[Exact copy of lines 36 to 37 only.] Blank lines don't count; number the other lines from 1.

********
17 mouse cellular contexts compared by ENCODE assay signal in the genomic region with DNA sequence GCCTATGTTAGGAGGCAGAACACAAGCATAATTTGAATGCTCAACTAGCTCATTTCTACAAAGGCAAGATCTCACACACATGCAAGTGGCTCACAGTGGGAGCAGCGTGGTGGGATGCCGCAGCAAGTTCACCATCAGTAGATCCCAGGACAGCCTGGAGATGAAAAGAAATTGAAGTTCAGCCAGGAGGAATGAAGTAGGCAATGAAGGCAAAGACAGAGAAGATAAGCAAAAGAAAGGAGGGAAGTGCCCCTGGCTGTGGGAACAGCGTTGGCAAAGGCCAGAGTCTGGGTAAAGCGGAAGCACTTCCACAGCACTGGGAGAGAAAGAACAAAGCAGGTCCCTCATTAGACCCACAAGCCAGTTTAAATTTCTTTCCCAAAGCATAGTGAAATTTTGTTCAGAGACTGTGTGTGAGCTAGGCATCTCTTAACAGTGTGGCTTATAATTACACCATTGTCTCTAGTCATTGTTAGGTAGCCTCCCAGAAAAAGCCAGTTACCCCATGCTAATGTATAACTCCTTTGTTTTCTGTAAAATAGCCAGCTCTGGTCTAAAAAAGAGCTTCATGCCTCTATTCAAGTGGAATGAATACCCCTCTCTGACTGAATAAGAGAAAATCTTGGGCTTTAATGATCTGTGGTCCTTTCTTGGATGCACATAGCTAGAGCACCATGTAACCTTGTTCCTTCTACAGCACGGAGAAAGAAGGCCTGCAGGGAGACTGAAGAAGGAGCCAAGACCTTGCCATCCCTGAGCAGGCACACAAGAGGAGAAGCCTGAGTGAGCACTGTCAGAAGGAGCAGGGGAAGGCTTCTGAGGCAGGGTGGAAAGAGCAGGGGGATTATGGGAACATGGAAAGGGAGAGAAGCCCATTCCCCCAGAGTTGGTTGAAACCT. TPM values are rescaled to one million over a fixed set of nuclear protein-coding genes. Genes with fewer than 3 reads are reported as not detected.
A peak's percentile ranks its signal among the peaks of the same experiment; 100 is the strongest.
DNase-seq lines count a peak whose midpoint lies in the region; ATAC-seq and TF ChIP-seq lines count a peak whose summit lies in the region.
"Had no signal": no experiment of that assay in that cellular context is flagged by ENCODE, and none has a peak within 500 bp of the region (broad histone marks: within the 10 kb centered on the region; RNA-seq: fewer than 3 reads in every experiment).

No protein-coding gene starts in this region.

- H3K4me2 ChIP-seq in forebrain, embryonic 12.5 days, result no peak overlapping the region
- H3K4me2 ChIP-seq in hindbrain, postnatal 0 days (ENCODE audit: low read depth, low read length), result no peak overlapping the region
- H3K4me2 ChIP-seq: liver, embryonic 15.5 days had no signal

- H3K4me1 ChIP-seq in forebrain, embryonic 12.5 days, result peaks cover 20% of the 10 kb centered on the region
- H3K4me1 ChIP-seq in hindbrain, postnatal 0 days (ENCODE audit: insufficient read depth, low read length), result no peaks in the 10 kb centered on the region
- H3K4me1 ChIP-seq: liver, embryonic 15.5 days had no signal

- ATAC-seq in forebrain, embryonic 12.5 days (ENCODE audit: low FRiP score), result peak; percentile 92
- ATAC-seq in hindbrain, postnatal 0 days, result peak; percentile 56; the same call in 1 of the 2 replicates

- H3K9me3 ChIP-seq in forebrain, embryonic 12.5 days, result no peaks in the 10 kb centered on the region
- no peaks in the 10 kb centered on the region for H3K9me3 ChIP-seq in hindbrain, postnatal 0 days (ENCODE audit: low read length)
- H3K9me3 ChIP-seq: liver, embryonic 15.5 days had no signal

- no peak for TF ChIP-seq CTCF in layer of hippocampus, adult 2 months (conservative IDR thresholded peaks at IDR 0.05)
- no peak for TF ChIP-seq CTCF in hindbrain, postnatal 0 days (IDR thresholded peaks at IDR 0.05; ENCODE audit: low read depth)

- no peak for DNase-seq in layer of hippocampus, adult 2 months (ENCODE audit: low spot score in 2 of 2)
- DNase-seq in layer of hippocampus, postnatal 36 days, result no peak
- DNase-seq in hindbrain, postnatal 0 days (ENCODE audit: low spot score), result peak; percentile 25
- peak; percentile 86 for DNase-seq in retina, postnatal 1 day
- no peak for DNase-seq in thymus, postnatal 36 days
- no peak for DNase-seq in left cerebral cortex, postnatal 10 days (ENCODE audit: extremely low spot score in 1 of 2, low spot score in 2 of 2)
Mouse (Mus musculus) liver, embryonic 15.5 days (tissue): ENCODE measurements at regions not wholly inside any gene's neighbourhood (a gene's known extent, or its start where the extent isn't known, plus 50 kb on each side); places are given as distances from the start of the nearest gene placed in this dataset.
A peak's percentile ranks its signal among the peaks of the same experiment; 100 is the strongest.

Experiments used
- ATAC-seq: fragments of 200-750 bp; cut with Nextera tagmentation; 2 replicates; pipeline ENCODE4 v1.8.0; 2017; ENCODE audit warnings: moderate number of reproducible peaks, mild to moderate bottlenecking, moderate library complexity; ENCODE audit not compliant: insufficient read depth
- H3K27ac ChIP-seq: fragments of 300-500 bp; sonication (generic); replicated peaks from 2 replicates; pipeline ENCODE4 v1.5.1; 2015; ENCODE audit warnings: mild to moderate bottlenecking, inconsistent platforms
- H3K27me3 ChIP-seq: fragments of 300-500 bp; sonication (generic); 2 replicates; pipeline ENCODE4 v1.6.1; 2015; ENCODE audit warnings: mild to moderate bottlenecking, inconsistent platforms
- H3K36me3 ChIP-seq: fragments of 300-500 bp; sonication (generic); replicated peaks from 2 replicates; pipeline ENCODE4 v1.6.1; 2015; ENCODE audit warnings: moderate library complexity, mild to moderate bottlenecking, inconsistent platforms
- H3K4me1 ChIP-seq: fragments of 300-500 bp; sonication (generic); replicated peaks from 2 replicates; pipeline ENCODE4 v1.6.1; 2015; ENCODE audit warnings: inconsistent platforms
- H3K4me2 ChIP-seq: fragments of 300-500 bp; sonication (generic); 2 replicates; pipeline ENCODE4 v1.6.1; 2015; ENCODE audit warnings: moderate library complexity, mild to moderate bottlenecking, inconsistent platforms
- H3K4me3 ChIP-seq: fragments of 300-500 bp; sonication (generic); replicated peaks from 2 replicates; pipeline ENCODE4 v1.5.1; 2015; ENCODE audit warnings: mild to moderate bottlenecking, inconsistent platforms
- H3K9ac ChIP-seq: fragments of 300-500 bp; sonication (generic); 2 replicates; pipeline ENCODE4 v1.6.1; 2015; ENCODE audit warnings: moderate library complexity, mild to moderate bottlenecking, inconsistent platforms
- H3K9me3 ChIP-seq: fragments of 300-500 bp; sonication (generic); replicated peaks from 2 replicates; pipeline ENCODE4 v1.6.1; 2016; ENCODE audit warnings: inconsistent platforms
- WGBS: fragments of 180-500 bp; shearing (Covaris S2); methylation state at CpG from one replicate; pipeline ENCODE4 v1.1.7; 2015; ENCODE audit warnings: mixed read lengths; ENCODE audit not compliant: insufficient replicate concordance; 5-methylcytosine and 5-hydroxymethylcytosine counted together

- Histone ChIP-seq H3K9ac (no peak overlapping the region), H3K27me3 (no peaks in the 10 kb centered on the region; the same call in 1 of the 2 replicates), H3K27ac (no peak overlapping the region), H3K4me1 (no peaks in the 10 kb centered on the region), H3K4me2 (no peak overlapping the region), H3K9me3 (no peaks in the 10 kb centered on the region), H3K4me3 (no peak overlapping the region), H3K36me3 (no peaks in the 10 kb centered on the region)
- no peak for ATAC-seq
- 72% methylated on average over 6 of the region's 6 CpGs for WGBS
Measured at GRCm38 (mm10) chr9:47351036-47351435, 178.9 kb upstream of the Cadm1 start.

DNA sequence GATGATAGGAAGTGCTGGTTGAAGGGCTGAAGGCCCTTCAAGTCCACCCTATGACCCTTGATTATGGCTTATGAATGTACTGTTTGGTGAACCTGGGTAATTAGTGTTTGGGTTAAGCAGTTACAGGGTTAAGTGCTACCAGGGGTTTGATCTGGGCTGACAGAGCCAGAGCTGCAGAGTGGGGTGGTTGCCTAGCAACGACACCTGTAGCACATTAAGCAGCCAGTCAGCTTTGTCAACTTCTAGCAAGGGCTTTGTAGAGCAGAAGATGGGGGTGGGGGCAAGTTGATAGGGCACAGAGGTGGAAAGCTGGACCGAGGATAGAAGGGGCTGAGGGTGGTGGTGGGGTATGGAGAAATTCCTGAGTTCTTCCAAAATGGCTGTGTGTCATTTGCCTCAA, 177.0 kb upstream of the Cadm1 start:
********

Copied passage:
- H3K9me3 ChIP-seq: fragments of 300-500 bp; sonication (generic); replicated peaks from 2 replicates; pipeline ENCODE4 v1.6.1; 2016; ENCODE audit warnings: inconsistent platforms
- WGBS: fragments of 180-500 bp; shearing (Covaris S2); methylation state at CpG from one replicate; pipeline ENCODE4 v1.1.7; 2015; ENCODE audit warnings: mixed read lengths; ENCODE audit not compliant: insufficient replicate concordance; 5-methylcytosine and 5-hydroxymethylcytosine counted together